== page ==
A grassroots effort wants to convert a former Rite Aid store in the center of Tacoma’s Hilltop neighborhood into a youth shelter and hub for services to help homeless teens by as early as next year. But there are many obstacles that could hamper those efforts.
Rite Aid had operated at the location until 2005 and was then followed by a Save-A-Lot discount grocer for another seven years. The 16,000-square-foot building has been vacant since 2012, providing many people with a sign of longstanding economic hardships in the neighborhood.
“Not only is it vacant,” effort organizer Angela Connelly said, “it’s abandoned. It is a wound in the heart of the city.”
She and other members of Collaborate Tacoma are now championing an effort to convert the former retail center into a one-stop shop for teens battling with homelessness by providing spaces for service providers that would offer everything from job training and counseling to places to display art, hold performances and borrow books. Mini houses within the building could also serve as shelters for up to a dozen 16- to 20-year-old homeless young adults. Details about the center are still being worked out, but the effort is moving forward.
“We are in the thick of it right now,” Connelly said, noting that the group has a letter of intent to sublease the building and has dreams of outright buying the building once the master lease ends in three years. “It will be Tacoma making it happen. This Tacoma community has been crazy generous. It’s a raising the barn sort of situation.”
The anchor activity of the group’s grand plan would be a Tacoma branch of Coffee Oasis, a 20-year-old, Christian-focused effort in Kitsap County that operates coffee roasters and java shops to provide job training and services for homeless youth. The idea was selected after visiting youth shelter programs around Puget Sound, from Seattle to Olympia and a community collaboration driven to do something.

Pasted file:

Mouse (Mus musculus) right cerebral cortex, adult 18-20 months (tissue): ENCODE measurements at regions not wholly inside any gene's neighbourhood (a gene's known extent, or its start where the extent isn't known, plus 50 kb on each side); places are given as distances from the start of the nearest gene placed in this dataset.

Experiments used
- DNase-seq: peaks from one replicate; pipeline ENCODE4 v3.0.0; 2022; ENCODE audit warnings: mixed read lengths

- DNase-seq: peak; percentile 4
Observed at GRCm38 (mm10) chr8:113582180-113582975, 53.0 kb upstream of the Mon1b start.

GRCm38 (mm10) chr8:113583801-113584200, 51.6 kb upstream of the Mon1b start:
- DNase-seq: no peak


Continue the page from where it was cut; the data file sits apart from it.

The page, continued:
“Nothing night after night after night is getting done,” Connelly said. “Now is when it needs to happen.”
City Councilmember Keith Blocker, however, is one of the voices that appreciates the group’s enthusiasm but want the ideas fully discussed and reviewed before a youth shelter is formally proposed in his Hilltop district. He issued a statement about his concerns after Connelly pitched the idea in her guest column in The News Tribune a week ago.
“I value the work we are currently doing in Tacoma to find strategic and sustainable ways of responding to the challenges faced by individuals experiencing homelessness,” Blocker wrote. “To address this complex issue, we truly have to come together as a community, and I commend all those who have joined in these efforts. I believe in ensuring that services can be accessed in a fair and equitable manner across our community, and I have concerns about utilizing the property at 1105 Martin Luther King Jr. Way in Tacoma as a youth overnight shelter location. This is a proposal that has not been discussed with me or my City Council colleagues and it is one that warrants a more thorough analysis, and the involvement of the appropriate city staff.”
City staff had been working on plans to open a teen drop-in center and shelter on South Tacoma Way, but structural troubles and opposition by local businesses eventually halted those plans, he said. That effort had taken years of review and public comment already, so any future shelter or service center should likewise be vetted and reviewed, particularly since opening a center at that location would require a conditional use permit.
“For me, it’s the process. We have to follow the process,” he said. “This is a big project. We need the services, but we don’t need them all in the same neighborhood. We definitely need a shelter and drop-in center, but I don’t think that is the right location.”